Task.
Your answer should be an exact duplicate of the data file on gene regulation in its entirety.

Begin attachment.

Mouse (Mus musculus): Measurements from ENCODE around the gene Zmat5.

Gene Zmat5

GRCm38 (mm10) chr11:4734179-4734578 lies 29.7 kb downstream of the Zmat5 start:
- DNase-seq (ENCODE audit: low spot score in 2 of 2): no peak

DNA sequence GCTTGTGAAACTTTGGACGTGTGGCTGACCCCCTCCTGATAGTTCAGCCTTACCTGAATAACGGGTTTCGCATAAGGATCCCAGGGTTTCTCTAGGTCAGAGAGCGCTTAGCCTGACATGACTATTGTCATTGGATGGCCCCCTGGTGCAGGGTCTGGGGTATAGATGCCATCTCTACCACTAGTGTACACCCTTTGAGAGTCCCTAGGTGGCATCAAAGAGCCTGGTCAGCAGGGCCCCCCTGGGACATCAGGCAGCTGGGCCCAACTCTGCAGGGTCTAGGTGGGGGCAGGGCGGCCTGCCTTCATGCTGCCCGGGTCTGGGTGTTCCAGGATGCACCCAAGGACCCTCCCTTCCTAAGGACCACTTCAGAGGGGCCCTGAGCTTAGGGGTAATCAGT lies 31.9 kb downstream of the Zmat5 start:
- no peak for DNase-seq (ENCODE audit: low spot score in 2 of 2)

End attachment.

Mouse (Mus musculus): Measurements from ENCODE around the gene Zmat5.

Gene Zmat5

GRCm38 (mm10) chr11:4734179-4734578 lies 29.7 kb downstream of the Zmat5 start:
- DNase-seq (ENCODE audit: low spot score in 2 of 2): no peak

DNA sequence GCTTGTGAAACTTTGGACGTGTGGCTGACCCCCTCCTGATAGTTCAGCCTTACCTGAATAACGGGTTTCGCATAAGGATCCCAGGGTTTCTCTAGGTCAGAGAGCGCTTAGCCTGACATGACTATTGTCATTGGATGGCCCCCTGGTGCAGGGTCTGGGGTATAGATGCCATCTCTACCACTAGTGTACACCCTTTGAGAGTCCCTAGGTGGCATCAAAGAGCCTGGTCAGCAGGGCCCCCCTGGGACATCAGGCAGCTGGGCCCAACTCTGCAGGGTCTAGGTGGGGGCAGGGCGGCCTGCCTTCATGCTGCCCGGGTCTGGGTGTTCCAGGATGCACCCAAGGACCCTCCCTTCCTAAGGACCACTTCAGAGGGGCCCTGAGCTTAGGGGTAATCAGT lies 31.9 kb downstream of the Zmat5 start:
- no peak for DNase-seq (ENCODE audit: low spot score in 2 of 2)